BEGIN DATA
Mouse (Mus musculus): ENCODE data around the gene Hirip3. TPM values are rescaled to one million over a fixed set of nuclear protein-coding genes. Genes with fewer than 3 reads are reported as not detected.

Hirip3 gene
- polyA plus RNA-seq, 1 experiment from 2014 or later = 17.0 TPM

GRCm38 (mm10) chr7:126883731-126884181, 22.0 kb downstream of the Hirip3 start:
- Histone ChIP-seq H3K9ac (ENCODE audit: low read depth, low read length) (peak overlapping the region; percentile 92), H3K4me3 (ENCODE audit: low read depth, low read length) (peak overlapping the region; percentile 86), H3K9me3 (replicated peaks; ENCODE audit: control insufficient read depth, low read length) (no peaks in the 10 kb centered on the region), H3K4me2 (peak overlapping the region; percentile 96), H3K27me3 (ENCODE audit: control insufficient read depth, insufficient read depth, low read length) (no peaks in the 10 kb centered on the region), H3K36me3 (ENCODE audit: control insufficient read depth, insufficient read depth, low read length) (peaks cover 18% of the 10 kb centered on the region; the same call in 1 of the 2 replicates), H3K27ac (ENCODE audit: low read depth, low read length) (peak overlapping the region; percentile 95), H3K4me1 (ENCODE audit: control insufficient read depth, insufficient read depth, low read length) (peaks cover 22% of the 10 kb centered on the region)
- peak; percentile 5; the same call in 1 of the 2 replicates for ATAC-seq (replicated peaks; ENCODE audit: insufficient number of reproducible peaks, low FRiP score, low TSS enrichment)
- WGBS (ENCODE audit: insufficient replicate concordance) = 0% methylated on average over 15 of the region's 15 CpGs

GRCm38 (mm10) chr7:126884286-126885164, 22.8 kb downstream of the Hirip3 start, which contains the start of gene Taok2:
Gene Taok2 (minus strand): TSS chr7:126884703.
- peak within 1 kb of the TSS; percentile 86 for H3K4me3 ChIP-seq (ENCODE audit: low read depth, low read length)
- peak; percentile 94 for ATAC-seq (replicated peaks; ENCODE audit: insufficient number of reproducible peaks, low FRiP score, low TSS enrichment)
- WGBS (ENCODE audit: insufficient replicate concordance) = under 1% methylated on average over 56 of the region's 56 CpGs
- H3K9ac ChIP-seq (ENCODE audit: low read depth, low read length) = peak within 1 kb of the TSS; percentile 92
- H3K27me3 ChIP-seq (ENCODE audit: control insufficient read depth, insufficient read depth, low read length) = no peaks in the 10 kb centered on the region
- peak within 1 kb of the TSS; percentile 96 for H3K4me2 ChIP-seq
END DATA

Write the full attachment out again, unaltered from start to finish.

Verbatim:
Mouse (Mus musculus): ENCODE data around the gene Hirip3. TPM values are rescaled to one million over a fixed set of nuclear protein-coding genes. Genes with fewer than 3 reads are reported as not detected.

Hirip3 gene
- polyA plus RNA-seq, 1 experiment from 2014 or later = 17.0 TPM

GRCm38 (mm10) chr7:126883731-126884181, 22.0 kb downstream of the Hirip3 start:
- Histone ChIP-seq H3K9ac (ENCODE audit: low read depth, low read length) (peak overlapping the region; percentile 92), H3K4me3 (ENCODE audit: low read depth, low read length) (peak overlapping the region; percentile 86), H3K9me3 (replicated peaks; ENCODE audit: control insufficient read depth, low read length) (no peaks in the 10 kb centered on the region), H3K4me2 (peak overlapping the region; percentile 96), H3K27me3 (ENCODE audit: control insufficient read depth, insufficient read depth, low read length) (no peaks in the 10 kb centered on the region), H3K36me3 (ENCODE audit: control insufficient read depth, insufficient read depth, low read length) (peaks cover 18% of the 10 kb centered on the region; the same call in 1 of the 2 replicates), H3K27ac (ENCODE audit: low read depth, low read length) (peak overlapping the region; percentile 95), H3K4me1 (ENCODE audit: control insufficient read depth, insufficient read depth, low read length) (peaks cover 22% of the 10 kb centered on the region)
- peak; percentile 5; the same call in 1 of the 2 replicates for ATAC-seq (replicated peaks; ENCODE audit: insufficient number of reproducible peaks, low FRiP score, low TSS enrichment)
- WGBS (ENCODE audit: insufficient replicate concordance) = 0% methylated on average over 15 of the region's 15 CpGs

GRCm38 (mm10) chr7:126884286-126885164, 22.8 kb downstream of the Hirip3 start, which contains the start of gene Taok2:
Gene Taok2 (minus strand): TSS chr7:126884703.
- peak within 1 kb of the TSS; percentile 86 for H3K4me3 ChIP-seq (ENCODE audit: low read depth, low read length)
- peak; percentile 94 for ATAC-seq (replicated peaks; ENCODE audit: insufficient number of reproducible peaks, low FRiP score, low TSS enrichment)
- WGBS (ENCODE audit: insufficient replicate concordance) = under 1% methylated on average over 56 of the region's 56 CpGs
- H3K9ac ChIP-seq (ENCODE audit: low read depth, low read length) = peak within 1 kb of the TSS; percentile 92
- H3K27me3 ChIP-seq (ENCODE audit: control insufficient read depth, insufficient read depth, low read length) = no peaks in the 10 kb centered on the region
- peak within 1 kb of the TSS; percentile 96 for H3K4me2 ChIP-seq